Lord Avebury was admitted as an emergency on 19th January 2016. Following outpatient blood tests which showed an acutely raised creatinine of 250, he was admitted for IV fluids which resulted in the sum improvement in his renal function. He was due to have an outpatient renal artery angiogram +/- stent on 21st January to treat the underlying cause of the acute kidney injury, so this was performed as an inpatient. Due to his low platelet count, (due to the underlying diagnosis of myeloproliferative disorder) and deranged clotting results Lord Avebury was given platelet transfusions and Fresh Frozen Plasma to minimise the risk of bleeding during or post the procedure. Following this, Lord Avebury suffered from chest tightness, shortness of breath and his oxygen saturations deteriorated. He also spiked a temperature. He was treated for sepsis with IV Meropenem and for fluid overload with diuretics. ITU outreach team reviewed him regularly. Lord Avebury had a very high troponin during the above events and though this was thought at first to be secondary to an acute myocardial infarction, it is more likely to be related to acute heart strain post-stenting of the renal arteries and fluid overload. An echocardiogram showed no new regional wall motion abnormalities, moderate tricuspid and normal left ventricular systolic function. Lord Avebury also had some haemoptysis so the clopidogrel was discontinued (aspirin continued due to the new indwelling stents) and a course of vitamin K was given to correct his clotting. His haemoptysis settled. His oxygen requirements were gradually weaned from Optiflow. However, he still required some oxygen to maintain saturations above 94% (he had no evidence of CO2 retention during admission). As he was still spiking temperatures, antibiotics Clarithromycin and Teicoplanin were added in. Blood films taken during admission were suggestive that the myeloproliferative disorder has transformed to acute myeloid Leukaemia. This will be managed supportively. As Lord Avebury was clinically stable, he was discharged from Davidson ward. He is already known to St Christopher’s Hospice who will kindly review his needs in the community. He will be seen regularly in HOP for blood transfusions as required.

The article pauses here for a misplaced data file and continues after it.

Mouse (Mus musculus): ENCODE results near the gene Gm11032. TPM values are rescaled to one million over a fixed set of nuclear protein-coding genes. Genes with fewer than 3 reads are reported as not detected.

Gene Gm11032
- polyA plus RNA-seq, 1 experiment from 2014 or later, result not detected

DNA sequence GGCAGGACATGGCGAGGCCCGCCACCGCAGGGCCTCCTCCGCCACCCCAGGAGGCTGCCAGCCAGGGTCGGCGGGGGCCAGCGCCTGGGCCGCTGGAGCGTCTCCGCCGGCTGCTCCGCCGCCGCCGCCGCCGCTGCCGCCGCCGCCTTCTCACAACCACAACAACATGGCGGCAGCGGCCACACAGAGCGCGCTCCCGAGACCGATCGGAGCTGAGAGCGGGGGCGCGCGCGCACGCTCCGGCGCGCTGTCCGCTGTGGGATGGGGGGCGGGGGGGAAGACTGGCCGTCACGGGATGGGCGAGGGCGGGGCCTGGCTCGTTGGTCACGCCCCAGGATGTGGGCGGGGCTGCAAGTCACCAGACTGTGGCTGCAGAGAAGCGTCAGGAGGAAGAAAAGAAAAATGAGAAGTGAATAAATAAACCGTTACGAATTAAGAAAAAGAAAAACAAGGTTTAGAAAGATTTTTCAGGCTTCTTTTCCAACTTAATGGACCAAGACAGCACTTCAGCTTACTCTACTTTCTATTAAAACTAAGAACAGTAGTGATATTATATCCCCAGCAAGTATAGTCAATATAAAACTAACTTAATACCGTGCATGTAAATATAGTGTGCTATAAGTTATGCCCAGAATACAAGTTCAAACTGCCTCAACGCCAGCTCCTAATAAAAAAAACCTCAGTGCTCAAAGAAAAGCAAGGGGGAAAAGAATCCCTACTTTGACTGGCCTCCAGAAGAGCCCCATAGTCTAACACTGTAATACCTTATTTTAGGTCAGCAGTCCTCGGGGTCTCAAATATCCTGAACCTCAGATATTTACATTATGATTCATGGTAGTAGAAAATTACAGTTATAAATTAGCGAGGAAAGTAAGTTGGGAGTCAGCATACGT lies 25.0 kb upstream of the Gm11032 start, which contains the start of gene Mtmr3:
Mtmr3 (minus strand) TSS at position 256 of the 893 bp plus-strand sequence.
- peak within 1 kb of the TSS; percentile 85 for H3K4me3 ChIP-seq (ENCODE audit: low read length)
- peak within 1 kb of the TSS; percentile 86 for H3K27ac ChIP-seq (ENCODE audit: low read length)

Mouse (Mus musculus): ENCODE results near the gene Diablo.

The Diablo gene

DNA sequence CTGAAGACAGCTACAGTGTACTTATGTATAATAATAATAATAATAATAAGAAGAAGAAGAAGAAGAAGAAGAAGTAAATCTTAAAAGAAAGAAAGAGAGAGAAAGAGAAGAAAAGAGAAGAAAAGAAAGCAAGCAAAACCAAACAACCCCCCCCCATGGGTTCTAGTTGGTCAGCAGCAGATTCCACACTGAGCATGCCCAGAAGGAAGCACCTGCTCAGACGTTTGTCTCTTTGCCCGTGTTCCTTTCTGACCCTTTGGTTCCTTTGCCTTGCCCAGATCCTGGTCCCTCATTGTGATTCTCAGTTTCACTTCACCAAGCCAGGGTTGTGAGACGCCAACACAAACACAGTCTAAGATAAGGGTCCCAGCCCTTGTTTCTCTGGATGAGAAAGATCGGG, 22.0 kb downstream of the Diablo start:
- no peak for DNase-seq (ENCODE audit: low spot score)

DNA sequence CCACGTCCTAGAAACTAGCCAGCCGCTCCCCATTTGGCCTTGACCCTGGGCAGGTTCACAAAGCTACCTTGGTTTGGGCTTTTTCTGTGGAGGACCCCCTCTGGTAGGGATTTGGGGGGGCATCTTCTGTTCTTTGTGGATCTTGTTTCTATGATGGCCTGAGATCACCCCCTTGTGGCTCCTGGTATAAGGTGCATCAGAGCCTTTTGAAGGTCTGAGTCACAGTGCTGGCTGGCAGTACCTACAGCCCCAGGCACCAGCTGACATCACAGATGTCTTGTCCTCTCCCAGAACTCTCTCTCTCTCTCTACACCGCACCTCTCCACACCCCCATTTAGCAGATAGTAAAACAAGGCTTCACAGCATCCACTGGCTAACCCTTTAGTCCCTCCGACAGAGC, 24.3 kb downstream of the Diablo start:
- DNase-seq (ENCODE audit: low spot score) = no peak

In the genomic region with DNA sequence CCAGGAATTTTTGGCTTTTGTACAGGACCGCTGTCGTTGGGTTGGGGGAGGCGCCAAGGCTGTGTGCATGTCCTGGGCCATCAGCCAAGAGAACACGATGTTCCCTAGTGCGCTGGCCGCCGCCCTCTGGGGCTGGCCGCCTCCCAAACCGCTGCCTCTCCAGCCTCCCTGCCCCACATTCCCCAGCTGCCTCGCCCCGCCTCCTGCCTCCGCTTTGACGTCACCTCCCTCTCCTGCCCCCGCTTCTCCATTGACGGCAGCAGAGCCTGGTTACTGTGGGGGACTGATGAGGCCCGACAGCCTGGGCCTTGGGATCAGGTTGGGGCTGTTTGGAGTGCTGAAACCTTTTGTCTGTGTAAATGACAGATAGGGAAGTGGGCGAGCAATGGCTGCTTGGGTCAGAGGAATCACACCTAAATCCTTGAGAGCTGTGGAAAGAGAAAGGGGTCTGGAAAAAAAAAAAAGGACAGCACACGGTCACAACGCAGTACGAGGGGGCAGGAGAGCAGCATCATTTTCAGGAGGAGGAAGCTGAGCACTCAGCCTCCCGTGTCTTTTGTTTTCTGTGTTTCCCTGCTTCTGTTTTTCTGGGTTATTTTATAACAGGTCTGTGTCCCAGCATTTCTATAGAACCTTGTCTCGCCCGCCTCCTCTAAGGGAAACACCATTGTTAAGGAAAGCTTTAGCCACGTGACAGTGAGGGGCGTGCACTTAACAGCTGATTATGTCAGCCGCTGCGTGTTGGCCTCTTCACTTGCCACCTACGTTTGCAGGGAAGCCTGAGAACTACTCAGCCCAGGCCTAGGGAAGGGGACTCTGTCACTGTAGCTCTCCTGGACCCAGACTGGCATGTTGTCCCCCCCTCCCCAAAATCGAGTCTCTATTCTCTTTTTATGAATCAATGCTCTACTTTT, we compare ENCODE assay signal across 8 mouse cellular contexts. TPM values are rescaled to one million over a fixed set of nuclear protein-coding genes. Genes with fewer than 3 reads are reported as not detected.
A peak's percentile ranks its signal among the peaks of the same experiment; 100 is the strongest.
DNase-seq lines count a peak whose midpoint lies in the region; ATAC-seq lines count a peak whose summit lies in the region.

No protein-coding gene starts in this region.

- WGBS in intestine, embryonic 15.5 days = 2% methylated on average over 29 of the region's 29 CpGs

Main diagnosis: acute kidney injury, transfusion associated cardiac overload, sepsis (likely chest source) transformation of myelofibrosis to acute myeloid leukaemia.